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Treasury Two-Year Yields Near 4-Week Low on Stocks' Decline, Fed Outlook

Treasury two-year yields stayed near the lowest level since May as a decline in stocks boosted demand for the safest assets amid speculation the Federal Reserve will keep interest rates near zero.

Investors favored fixed-income assets on bets that reduced inflationary pressure will prompt Fed policy makers to repeat pledges to keep borrowing costs low for an “extended period” when they meet this week. The Treasury will sell $40 billion in two-year notes today, $2 billion less than the previous offering. The MSCI World Index fell 0.3 percent, ending 10 days of stock gains, as comments by a European Central Bank official suggested some lenders may struggle to finance themselves.

“It’s likely that Fed policy will contribute to yields staying at fairly low levels for some time,” said Elwin de Groot, a senior market economist at Rabobank Groep in Utrecht, Netherlands. “We’ve seen a slight improvement in risk appetite, but the underlying tone remains downbeat.”

The two-year note yielded 0.71 percent as of 9:40 a.m. in London, according to BGCantor Market Data. The yield fell to 0.69 percent on June 17, the lowest since May 25. The 0.75 percent security due May 2012 traded at 100 2/32. The 10-year yield held at 3.25 percent.

The government will also sell $38 billion in five-year notes tomorrow and $30 billion in seven-year securities on June 24. Indirect bidders, an investor class that includes foreign central banks, bought 36 percent of the two-year notes at the prior auction on May 25, compared with an average of 42 percent over the past 10 sales.

‘Tightly Bid’

“The auction should be reasonably tightly bid,” said Marc Ostwald, a fixed-income strategist at Monument Securities Ltd. in London. “Two-year auctions are generally not a great challenge for the market, particularly not in this current environment.”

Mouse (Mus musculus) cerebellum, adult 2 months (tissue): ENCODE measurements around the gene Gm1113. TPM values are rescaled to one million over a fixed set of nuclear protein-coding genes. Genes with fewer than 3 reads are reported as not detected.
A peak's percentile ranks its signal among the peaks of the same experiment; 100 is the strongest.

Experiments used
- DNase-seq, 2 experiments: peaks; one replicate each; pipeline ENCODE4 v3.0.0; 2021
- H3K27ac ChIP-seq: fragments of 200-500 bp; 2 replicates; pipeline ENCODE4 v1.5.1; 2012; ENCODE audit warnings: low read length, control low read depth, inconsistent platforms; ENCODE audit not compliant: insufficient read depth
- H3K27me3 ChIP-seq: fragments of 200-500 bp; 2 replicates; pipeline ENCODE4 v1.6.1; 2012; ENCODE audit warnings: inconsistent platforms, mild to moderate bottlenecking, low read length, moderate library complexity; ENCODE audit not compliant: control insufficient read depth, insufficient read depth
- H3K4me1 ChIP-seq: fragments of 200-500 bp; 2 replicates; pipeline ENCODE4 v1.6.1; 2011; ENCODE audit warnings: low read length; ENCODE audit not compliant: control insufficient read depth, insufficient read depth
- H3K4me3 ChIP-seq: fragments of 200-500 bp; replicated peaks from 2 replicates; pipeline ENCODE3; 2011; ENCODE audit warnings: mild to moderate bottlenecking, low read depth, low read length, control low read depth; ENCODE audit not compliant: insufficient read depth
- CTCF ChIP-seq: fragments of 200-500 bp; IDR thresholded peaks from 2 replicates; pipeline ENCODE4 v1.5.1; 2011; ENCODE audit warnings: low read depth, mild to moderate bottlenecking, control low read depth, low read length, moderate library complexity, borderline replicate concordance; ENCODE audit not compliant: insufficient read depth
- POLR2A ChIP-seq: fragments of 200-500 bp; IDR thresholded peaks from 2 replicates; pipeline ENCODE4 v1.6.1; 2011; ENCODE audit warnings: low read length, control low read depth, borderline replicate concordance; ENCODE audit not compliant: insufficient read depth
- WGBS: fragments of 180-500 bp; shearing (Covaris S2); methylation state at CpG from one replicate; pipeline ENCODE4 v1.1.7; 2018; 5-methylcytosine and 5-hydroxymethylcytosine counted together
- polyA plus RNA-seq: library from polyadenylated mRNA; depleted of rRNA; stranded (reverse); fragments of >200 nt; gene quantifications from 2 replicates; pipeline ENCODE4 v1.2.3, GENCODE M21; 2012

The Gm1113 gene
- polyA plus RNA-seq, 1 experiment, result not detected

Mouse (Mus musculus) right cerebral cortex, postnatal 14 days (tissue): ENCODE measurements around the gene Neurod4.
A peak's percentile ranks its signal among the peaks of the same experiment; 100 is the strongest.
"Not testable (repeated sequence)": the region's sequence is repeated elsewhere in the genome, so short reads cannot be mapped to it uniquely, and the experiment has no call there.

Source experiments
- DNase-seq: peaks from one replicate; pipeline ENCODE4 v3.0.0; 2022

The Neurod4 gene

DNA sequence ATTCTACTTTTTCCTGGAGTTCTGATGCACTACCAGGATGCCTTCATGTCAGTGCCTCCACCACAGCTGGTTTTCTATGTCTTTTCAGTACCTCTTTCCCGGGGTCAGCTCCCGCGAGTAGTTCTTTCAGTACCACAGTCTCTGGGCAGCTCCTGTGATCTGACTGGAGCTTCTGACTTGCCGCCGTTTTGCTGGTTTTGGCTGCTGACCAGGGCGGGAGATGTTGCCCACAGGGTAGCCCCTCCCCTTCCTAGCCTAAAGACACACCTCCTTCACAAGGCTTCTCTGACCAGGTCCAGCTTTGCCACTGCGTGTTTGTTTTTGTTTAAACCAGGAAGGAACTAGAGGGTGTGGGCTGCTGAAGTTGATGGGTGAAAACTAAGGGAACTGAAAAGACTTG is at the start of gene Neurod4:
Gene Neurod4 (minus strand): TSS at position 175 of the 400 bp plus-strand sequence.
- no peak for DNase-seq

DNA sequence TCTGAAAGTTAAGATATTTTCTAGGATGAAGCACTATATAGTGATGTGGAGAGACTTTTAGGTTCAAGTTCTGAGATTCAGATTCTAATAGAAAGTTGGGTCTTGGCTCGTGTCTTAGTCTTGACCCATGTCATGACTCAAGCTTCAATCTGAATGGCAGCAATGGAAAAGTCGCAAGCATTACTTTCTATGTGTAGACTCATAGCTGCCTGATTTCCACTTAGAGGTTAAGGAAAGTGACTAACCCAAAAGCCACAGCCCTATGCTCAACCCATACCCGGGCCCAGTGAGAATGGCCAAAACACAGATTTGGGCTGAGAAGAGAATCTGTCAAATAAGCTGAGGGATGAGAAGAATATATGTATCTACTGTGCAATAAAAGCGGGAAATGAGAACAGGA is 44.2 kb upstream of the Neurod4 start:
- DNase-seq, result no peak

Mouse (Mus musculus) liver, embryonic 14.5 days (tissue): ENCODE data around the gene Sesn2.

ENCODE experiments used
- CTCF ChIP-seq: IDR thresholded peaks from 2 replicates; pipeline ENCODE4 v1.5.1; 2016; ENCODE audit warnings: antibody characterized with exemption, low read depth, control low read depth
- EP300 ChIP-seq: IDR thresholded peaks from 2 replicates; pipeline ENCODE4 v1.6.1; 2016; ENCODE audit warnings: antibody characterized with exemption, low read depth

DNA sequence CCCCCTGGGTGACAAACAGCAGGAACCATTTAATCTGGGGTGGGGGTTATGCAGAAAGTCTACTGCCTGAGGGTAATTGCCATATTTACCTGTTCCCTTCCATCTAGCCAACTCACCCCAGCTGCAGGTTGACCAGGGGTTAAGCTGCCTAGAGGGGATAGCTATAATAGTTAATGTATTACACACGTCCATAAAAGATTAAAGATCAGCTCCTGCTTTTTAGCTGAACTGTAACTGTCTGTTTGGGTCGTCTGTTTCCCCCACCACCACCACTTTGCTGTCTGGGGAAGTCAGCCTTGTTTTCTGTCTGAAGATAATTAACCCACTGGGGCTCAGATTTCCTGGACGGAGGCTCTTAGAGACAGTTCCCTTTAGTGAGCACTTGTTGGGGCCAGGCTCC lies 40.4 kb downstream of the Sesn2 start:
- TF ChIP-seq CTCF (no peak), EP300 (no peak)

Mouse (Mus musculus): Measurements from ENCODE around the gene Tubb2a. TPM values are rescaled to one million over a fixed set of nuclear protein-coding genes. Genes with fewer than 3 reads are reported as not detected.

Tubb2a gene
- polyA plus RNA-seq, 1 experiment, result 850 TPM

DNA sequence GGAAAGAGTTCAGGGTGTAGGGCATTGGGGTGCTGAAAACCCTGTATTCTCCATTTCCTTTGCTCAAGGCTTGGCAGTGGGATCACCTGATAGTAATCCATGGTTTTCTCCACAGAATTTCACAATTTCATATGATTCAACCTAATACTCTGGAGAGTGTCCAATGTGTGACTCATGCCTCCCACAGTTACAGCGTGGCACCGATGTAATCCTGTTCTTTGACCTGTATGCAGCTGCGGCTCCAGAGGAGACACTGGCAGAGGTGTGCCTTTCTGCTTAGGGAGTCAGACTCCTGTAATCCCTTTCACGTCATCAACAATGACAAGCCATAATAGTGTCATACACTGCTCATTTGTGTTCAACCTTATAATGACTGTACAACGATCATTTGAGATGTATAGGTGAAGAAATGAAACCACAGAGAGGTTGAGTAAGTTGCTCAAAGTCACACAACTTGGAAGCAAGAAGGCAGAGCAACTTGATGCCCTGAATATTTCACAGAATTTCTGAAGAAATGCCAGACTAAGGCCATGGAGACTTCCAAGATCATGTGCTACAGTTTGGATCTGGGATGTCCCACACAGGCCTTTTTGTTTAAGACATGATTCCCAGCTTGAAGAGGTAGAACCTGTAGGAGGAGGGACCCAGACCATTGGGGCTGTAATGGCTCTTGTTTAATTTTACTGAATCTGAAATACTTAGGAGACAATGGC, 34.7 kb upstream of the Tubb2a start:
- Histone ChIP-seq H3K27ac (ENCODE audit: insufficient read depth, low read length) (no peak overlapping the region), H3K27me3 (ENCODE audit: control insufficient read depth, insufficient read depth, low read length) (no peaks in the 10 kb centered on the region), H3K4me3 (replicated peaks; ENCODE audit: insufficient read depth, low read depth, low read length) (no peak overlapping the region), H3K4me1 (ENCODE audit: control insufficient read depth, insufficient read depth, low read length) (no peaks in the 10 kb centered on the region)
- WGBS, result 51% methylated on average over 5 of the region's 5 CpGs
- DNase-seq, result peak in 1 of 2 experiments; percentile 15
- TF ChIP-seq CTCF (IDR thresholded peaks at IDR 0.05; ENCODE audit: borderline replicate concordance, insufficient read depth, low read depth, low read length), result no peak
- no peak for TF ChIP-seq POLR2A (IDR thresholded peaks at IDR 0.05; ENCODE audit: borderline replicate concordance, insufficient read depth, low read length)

The Federal Reserve will hold the benchmark interest rate at a record low range of zero to 0.25 percent at this week’s meeting, according to all of the 96 economists surveyed by Bloomberg News. Policy makers have kept the Fed funds rate unchanged since December 2008, and the “extended period” pledge has been in place since March 2009.

Investors anticipate an inflation rate of 1.69 percent in the next five years, compared with 2.01 percent on April 28, when policy makers concluded their last meeting on monetary policy, according to the difference in yield between five-year Treasuries and Treasury Inflation-Protected Securities.

‘European Overhang’

“The FOMC is not going to move, and the language is not going to change because it’s too early for the Fed to even contemplate moving rates,” said Kumar Palghat, who helps manage the equivalent of $1.6 billion at Kapstream Capital in Sydney. “Economic data in the U.S. is mixed and you still have the European overhang.”

European stocks declined, with the Stoxx Europe 600 Index ending a nine-day rally, falling 0.2 percent. The U.K.’s FTSE 100 Index fell 0.6 percent. BNP Paribas SA slid 1.9 percent after Fitch Ratings cut the credit rating for France’s largest bank. ECB governing council member Christian Noyer said some lenders are facing funding problems.

“Some banks have started facing increasing funding problems,” the ECB’s Noyer said at a conference in Paris yesterday. “The situation reflects a general state of uncertainty which, left unchecked, could have significant consequences on financial stability and the real economy, as was the case during the last part of 2008.”

To contact the reporter on this story: Lukanyo Mnyanda in London at lmnyanda@bloomberg.net

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